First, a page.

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Chapter: 11th Botany : Chapter 9 : Tissue and Tissue System

Simple Permanent Tissues: Parenchyma, Collenchyma, Sclerenchyma

Simple tissues are composed of one type of cells only. The cells are structurally and functionally similar. It is of three types. 1. Parenchyma 2. Collenchyma 3. Sclerenchyma

The Permanent tissues develop from apical meristem. They lose the power of cell division either permanently or temporarily. They are classified into two types:

1. Simple permanent tissues.

2. Complex permanent tissues.

Simple Permanent Tissues

Simple tissues are composed of one type of cells only. The cells are structurally and functionally similar. It is of three types.

1. Parenchyma

2. Collenchyma

3. Sclerenchyma

1. Parenchyma (Gk: Para-beside; enehein- to pour)

Parenchyma is generally present in all organs of the plant. It forms the ground tissue in a plant. Parenchyma is a living tissue and made up of thin walled cells. The cell wall is made up of cellulose. Parenchyma cells may be oval, polyhedral, cylindrical, irregular, elongated or armed. Parenchyma tissue normally has prominent intercellular spaces. Parenchyma may store various types of materials like, water, air, ergastic substances. It is usually colourless. The turgid parenchyma cells help in giving rigidity to the plant body. Partial conduction of water is also maintained through parenchymatous cells.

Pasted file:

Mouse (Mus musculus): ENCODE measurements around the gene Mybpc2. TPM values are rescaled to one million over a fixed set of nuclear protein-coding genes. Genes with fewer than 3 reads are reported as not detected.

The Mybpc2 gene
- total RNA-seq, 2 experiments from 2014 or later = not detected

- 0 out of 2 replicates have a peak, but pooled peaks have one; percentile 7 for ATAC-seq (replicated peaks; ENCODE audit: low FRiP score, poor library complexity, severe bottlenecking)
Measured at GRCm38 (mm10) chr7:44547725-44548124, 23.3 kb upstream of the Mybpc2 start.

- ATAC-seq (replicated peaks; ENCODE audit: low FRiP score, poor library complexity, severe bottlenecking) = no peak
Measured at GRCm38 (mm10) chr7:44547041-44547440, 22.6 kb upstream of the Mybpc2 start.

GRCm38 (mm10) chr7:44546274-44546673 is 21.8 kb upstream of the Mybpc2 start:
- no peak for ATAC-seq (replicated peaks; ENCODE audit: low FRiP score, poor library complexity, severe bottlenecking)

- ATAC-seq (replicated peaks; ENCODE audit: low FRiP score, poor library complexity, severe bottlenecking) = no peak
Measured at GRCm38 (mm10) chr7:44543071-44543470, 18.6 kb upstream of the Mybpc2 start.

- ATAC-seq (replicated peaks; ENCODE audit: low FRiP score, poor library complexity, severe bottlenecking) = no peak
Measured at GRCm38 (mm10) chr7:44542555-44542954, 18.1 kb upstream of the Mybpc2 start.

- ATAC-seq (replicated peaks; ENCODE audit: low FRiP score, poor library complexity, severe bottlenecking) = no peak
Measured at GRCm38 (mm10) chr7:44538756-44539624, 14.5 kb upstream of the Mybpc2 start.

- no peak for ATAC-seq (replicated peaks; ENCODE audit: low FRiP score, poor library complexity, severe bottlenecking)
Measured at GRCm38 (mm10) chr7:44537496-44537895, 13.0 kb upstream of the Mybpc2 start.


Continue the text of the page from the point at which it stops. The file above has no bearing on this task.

Occsionally Parenchyma cells which store resin, tannins, crystals of calcium carbonate, calcium oxalate are called idioblasts. Parenchyma is of different types and some of them are discussed as follows.


Types of Parenchyma


2. Collenchyma (Gk. Colla-glue; enchyma – an infusion)


Collenchyma is a simple, living mechanical tissue. Collenchyma generally occurs in hypodermis of dicot stem. It is absent in the roots and also occurs in petioles and pedicels. The cells are elongated and appear polygonal in cross section. The cell wall is unevenly thickened. It contains more of hemicellulose and pectin besides cellulose. It provides mechanical support and elasticity to the growing parts of the plant. Collenchyma consists of narrow cells. It has only a few small chloroplast or none. Tannin maybe present in collenchyma.Based on pattern of pectinisation of the cell wall, there are three types of collenchymas.


Types of Collenchyma

1. Angular collenchyma

It is the most common type of collenchyma with irregular arrangement and thickening at the angles where cells meets. Example:Hypodermis of Datura and Nicotiana